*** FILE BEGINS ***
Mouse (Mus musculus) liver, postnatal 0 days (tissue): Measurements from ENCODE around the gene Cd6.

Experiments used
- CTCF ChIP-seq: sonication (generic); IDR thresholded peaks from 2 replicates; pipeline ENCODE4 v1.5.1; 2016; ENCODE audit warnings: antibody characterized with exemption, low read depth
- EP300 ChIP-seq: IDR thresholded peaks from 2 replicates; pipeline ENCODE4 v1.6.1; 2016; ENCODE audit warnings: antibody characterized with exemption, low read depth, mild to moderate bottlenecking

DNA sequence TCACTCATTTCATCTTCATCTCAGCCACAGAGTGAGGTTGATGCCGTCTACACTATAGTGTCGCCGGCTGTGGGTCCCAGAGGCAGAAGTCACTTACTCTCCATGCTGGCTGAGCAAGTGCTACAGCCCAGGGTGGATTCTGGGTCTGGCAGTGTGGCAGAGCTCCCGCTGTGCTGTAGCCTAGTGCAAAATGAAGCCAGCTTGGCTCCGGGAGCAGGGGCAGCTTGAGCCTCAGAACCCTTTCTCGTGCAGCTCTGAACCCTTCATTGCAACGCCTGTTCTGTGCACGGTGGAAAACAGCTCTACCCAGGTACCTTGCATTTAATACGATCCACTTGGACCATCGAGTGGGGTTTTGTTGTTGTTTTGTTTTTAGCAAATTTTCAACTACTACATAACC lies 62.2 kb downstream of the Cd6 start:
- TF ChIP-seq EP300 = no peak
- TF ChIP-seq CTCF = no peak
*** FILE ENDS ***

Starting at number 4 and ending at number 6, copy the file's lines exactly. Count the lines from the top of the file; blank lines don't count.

- EP300 ChIP-seq: IDR thresholded peaks from 2 replicates; pipeline ENCODE4 v1.6.1; 2016; ENCODE audit warnings: antibody characterized with exemption, low read depth, mild to moderate bottlenecking

DNA sequence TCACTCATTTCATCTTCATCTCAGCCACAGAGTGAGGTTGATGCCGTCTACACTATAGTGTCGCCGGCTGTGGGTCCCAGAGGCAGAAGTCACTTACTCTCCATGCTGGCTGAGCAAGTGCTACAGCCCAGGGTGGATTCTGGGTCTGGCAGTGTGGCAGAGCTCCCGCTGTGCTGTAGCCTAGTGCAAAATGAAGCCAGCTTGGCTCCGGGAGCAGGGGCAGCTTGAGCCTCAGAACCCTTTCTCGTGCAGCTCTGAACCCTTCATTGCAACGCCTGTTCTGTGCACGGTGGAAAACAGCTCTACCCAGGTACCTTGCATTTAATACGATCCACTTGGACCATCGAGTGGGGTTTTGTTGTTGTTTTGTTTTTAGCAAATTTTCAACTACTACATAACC lies 62.2 kb downstream of the Cd6 start:
- TF ChIP-seq EP300 = no peak